• The boil kettle will obviously be heavy. Try to add the wort slowly so it doesn’t create a whole lot of foam (which will eventually spew out the top of the carboy).
  • Add additional water to bring the level in the carboy to 5 gallons.
  • Pitch the yeast, and place the sanitized bung stopper in the top and give the carboy a few good swirls to mix the yeast in and aerate it a little bit.
  • Place your tubing into the bung and the other end into a jar that has some sanitizer solution in it (make sure the tubing is below the waterline so contaminants do not enter the carboy). See the photo below (right).
  • Most beer types will need a dark place to sit, where the temperature remains between 68°F – 72°F. A basement works best. If you have a fermometer (sticker thermometer on the carboy), you can easily read the temperature. If you see that the fermentation process is starting to raise the temperature, place a moist towel around the carboy to cool it down.
brew collage
Home brewing at its finest. (Photos by Steve Campbell/DadKingdom.com)


Now we wait… Most beers will take 10-14 days for primary fermentation – which is a pretty cool process where your beer looks like it’s swirling wildly in the carboy. After the primary fermentation period, you can do a secondary fermentation (transferring the beer to another carboy after the initial 10-14 days). Secondary fermentation is done to help clarify the beer or to add any additional ingredients. You could add more hops (called “dry hopping”), herbs, fruit or other ingredients.

When you are ready to bottle your beer (all of your bottles must be clean and sanitized), you’ll need to add priming sugar (corn sugar) to allow your beer to carbonate after bottling. Different styles of beer will require different amounts of priming sugar. The easiest route to figure out exactly how much you’ll need, is to visit Northern Brewer’s calculator. Add the suggested amount of sugar to 2 cups of water and boil for 10 minutes. Allow the mixture to cool to about 80°F and then add to your sanitized bottling bucket. Transfer your beer via siphon from the carboy to the bottling bucket (after sanitizing it, of course). It is easiest to have the bottling bucket lower than your carboy, as gravity helps quite a bit here. When filling your bottles, fill each bottle right to the top (when you remove the bottle filler tube from the bottle, you’ll leave the perfect amount of headspace for carbonation). There will be a small amount of yeast in each bottle that will convert the priming sugar into alcohol and CO2, thus carbonating the beer (also called “bottle conditioned”). Some breweries still use this practice for carbonation, while others use direct CO2 injection.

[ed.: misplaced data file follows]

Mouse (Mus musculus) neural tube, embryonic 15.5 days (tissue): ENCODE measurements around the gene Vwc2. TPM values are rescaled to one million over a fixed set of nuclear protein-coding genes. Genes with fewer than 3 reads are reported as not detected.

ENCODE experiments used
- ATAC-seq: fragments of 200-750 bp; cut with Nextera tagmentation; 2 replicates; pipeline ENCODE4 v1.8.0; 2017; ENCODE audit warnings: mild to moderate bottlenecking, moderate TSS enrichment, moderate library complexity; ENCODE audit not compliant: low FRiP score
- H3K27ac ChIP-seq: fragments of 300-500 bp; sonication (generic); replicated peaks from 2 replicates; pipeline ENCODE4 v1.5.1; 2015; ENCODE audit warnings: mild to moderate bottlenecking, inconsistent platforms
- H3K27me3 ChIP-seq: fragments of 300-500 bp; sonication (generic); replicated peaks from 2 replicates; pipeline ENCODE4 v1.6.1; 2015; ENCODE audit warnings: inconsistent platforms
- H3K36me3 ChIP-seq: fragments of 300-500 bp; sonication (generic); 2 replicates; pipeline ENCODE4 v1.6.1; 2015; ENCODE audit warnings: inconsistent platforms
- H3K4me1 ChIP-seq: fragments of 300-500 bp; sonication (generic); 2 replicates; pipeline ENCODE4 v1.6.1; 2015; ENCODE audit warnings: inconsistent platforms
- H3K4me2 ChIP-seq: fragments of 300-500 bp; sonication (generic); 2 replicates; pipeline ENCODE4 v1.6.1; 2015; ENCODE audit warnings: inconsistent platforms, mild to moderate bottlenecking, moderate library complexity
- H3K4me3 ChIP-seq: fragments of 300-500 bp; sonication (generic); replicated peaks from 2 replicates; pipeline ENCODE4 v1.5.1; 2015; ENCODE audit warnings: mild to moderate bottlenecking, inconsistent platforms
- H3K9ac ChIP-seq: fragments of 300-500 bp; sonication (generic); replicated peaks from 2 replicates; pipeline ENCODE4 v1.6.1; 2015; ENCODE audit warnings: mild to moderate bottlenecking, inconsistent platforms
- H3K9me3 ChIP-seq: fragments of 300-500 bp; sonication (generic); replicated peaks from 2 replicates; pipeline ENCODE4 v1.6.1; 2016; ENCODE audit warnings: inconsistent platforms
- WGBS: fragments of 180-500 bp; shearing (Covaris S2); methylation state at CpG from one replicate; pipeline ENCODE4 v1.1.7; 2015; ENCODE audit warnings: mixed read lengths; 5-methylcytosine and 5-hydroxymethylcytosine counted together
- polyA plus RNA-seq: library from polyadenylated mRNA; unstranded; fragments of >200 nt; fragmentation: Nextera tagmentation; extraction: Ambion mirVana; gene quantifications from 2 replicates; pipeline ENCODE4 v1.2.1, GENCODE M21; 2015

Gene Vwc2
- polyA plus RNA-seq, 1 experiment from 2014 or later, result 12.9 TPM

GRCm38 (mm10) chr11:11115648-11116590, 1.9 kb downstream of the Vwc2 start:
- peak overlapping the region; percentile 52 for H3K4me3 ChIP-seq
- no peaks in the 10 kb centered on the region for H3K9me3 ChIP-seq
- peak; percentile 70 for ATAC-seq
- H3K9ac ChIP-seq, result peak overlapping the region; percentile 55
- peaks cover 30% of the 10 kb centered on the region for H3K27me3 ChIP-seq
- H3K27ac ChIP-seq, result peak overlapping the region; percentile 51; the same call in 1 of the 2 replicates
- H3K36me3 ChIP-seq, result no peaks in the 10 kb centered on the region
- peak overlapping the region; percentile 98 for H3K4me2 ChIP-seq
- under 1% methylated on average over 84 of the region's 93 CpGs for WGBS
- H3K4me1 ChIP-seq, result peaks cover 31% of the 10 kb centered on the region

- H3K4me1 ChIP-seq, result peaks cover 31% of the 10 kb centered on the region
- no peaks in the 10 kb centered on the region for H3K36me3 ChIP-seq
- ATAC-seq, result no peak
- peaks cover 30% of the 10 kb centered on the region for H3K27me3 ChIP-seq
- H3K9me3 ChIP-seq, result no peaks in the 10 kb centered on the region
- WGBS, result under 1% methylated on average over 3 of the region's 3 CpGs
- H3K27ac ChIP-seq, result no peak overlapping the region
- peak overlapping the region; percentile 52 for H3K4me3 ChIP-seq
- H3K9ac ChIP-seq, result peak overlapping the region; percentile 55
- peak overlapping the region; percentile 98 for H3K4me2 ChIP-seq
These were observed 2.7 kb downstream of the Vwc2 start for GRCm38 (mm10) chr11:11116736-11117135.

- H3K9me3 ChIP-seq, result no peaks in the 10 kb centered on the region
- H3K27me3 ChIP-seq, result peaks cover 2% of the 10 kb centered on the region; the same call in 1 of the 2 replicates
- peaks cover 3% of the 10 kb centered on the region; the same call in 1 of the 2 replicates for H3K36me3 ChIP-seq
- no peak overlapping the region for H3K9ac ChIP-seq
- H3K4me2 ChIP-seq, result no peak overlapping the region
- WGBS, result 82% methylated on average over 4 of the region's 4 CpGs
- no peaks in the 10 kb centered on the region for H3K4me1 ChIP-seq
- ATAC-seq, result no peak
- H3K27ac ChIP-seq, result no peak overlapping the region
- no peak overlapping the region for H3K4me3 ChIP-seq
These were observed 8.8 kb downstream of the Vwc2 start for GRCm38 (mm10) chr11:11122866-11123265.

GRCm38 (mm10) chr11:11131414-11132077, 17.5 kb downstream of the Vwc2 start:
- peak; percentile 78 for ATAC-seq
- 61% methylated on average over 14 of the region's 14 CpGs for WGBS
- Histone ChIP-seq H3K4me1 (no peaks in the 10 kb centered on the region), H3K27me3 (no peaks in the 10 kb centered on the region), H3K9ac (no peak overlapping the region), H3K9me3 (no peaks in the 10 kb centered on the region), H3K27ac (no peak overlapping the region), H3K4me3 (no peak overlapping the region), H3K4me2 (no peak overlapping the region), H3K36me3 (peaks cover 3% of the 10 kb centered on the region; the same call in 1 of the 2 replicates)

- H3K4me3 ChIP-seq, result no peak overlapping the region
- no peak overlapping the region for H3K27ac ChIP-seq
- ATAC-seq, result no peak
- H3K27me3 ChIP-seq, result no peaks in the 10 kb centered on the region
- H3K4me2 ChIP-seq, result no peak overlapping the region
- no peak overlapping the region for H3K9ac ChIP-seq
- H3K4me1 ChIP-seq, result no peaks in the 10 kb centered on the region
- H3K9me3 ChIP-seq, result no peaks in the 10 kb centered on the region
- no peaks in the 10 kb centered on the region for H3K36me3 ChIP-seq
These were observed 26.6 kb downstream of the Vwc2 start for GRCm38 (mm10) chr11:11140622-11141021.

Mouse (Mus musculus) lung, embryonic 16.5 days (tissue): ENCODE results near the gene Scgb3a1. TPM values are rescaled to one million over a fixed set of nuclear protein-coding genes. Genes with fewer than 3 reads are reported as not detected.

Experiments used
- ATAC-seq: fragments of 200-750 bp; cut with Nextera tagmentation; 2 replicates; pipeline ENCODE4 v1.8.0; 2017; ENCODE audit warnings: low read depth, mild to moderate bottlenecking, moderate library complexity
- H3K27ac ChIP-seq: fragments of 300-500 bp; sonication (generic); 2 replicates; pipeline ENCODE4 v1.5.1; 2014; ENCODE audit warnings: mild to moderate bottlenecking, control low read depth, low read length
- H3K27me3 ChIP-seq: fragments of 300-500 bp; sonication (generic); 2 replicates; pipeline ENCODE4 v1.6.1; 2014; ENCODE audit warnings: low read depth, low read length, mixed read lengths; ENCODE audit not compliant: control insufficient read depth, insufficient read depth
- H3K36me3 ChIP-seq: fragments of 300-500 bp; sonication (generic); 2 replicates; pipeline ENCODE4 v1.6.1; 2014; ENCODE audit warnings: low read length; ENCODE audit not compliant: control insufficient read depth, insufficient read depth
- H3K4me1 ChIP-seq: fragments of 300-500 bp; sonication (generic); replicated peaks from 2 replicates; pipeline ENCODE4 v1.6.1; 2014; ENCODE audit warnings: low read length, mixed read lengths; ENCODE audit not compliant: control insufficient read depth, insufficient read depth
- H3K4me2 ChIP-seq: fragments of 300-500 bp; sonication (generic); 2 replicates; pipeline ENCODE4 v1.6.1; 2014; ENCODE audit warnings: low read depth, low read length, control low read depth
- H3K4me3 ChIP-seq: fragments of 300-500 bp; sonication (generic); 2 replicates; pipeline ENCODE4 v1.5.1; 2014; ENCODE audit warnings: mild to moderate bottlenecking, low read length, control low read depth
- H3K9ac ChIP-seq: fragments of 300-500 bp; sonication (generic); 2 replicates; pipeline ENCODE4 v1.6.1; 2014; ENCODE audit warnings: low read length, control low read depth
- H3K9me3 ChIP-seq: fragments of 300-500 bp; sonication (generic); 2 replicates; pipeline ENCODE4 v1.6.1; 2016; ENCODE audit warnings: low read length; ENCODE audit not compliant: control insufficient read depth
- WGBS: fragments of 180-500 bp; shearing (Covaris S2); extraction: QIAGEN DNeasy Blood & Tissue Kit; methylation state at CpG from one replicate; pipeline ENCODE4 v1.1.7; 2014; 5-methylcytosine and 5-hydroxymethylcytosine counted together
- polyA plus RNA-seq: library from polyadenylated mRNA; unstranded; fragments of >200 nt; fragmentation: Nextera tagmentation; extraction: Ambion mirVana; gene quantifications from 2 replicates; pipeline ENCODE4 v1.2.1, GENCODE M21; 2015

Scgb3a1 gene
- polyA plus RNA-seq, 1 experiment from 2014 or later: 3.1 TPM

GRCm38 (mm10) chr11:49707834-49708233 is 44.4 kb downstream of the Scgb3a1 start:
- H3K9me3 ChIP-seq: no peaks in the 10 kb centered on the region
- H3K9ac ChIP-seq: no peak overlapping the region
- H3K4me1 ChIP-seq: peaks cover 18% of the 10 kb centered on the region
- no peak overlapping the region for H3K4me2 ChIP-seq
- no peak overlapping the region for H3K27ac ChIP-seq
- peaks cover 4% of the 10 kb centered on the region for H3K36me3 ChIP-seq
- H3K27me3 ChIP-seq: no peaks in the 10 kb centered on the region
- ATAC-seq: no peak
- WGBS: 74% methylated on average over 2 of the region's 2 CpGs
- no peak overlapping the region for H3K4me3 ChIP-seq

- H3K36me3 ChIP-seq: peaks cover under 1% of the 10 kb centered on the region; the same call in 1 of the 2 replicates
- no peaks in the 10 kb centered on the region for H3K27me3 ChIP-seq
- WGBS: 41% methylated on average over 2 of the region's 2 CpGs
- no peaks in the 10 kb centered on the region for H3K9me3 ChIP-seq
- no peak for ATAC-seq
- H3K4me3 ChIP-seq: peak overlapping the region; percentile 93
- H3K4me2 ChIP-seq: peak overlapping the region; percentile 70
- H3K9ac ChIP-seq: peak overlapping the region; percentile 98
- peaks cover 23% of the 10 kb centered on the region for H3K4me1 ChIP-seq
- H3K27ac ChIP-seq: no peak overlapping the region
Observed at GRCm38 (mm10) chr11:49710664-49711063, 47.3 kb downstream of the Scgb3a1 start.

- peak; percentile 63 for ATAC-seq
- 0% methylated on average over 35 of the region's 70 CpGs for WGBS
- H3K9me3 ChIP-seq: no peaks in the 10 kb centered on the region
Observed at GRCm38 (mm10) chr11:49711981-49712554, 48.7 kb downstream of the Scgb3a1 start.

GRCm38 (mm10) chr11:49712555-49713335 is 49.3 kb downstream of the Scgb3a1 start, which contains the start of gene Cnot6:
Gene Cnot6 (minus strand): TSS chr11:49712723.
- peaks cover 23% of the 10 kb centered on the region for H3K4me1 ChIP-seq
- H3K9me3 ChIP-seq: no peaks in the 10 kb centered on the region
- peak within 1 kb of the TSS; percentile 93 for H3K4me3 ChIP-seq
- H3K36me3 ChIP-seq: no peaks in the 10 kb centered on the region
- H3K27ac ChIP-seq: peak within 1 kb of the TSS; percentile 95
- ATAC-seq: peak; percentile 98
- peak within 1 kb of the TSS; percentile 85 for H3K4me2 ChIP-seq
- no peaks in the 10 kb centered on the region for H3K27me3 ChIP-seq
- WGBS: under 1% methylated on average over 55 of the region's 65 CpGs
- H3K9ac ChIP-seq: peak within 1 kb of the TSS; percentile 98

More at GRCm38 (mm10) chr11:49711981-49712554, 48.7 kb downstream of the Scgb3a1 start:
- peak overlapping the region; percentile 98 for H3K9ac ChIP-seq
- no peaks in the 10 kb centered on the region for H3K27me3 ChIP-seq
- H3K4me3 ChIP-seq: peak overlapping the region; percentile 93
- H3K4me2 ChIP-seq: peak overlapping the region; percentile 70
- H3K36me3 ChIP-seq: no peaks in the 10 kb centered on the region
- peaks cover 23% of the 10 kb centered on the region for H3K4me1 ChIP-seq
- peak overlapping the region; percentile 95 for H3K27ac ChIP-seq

As before, our bottled beer will need to sit in a dark place, where the temperature remains between 68°F – 72°F for 7-14 days (depending on the style of beer). Some beers may take much longer. The first batch is certainly going to give you a little anxiety. I rarely get past 2 days before I have to crack one bottle open to see how it’s coming along. But, I’m impatient. Who has two thumbs and doesn’t want 5 gallons of bad beer? This guy! Maybe your first batch won’t be your best. But, that’s okay! Keep detailed notes throughout the brewing process and you can tweak it next time.


www.howtobrew.com (John Palmer, rockstar of home brewing.)

www.homebrewtalk.com (Home brewing forum. Recipes, equipment for sale, general knowledge, hacks… basically everything. Home brewers love to help other home brewers!)

Thanks for reading Home Brewing 101 and 102! We would love to hear your feedback in the comments below. And of course, come back to Dad Kingdom for more home brewing articles, interviews, and maybe even some videos. Cheers!


Facebooktwitterreddittumblrby feather

Leave a Comment

Comments Protected by WP-SpamShield Spam Filter

The King's Court

Subscribe and be the first to read hot new posts. Get notified by email or horseback courier.